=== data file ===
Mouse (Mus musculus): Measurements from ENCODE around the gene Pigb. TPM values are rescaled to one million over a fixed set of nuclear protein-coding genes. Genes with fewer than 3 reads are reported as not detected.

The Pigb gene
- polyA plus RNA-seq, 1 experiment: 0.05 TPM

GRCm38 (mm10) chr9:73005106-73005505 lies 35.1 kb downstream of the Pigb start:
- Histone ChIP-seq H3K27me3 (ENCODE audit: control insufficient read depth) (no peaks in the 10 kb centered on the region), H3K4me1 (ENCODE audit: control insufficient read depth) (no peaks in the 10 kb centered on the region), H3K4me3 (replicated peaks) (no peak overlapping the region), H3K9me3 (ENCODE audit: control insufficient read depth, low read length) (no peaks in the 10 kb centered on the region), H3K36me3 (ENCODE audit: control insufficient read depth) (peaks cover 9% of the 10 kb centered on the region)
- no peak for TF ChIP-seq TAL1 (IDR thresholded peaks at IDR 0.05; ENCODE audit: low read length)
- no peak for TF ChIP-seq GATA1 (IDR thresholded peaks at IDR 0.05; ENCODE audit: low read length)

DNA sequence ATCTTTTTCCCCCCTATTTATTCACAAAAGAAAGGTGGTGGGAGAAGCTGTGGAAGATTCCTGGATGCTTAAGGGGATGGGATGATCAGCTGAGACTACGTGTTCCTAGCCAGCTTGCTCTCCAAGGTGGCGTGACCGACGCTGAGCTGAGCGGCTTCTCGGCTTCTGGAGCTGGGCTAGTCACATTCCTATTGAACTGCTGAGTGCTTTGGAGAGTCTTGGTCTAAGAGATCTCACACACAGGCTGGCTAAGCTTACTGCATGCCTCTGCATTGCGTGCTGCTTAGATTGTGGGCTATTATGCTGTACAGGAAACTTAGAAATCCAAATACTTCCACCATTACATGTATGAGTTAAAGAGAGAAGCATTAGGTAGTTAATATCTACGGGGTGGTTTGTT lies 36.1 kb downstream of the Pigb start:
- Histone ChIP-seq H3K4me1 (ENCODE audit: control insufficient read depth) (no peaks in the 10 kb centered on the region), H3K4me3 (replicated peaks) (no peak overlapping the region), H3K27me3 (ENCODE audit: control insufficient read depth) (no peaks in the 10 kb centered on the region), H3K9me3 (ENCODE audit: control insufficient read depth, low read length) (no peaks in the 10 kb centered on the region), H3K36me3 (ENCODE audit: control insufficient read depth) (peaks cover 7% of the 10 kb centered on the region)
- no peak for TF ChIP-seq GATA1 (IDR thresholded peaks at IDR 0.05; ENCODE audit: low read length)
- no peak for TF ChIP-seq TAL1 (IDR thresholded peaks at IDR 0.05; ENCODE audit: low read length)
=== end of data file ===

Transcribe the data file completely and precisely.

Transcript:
Mouse (Mus musculus): Measurements from ENCODE around the gene Pigb. TPM values are rescaled to one million over a fixed set of nuclear protein-coding genes. Genes with fewer than 3 reads are reported as not detected.

The Pigb gene
- polyA plus RNA-seq, 1 experiment: 0.05 TPM

GRCm38 (mm10) chr9:73005106-73005505 lies 35.1 kb downstream of the Pigb start:
- Histone ChIP-seq H3K27me3 (ENCODE audit: control insufficient read depth) (no peaks in the 10 kb centered on the region), H3K4me1 (ENCODE audit: control insufficient read depth) (no peaks in the 10 kb centered on the region), H3K4me3 (replicated peaks) (no peak overlapping the region), H3K9me3 (ENCODE audit: control insufficient read depth, low read length) (no peaks in the 10 kb centered on the region), H3K36me3 (ENCODE audit: control insufficient read depth) (peaks cover 9% of the 10 kb centered on the region)
- no peak for TF ChIP-seq TAL1 (IDR thresholded peaks at IDR 0.05; ENCODE audit: low read length)
- no peak for TF ChIP-seq GATA1 (IDR thresholded peaks at IDR 0.05; ENCODE audit: low read length)

DNA sequence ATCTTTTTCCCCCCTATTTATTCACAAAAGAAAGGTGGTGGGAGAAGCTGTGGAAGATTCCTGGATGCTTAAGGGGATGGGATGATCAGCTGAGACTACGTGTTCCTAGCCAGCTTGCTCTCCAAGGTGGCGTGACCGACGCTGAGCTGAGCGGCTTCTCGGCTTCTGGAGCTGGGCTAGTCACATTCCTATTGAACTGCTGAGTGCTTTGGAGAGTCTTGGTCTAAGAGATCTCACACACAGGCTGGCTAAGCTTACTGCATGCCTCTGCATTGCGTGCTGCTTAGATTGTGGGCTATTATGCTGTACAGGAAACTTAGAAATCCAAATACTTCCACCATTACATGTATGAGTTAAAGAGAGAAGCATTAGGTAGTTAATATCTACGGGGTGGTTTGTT lies 36.1 kb downstream of the Pigb start:
- Histone ChIP-seq H3K4me1 (ENCODE audit: control insufficient read depth) (no peaks in the 10 kb centered on the region), H3K4me3 (replicated peaks) (no peak overlapping the region), H3K27me3 (ENCODE audit: control insufficient read depth) (no peaks in the 10 kb centered on the region), H3K9me3 (ENCODE audit: control insufficient read depth, low read length) (no peaks in the 10 kb centered on the region), H3K36me3 (ENCODE audit: control insufficient read depth) (peaks cover 7% of the 10 kb centered on the region)
- no peak for TF ChIP-seq GATA1 (IDR thresholded peaks at IDR 0.05; ENCODE audit: low read length)
- no peak for TF ChIP-seq TAL1 (IDR thresholded peaks at IDR 0.05; ENCODE audit: low read length)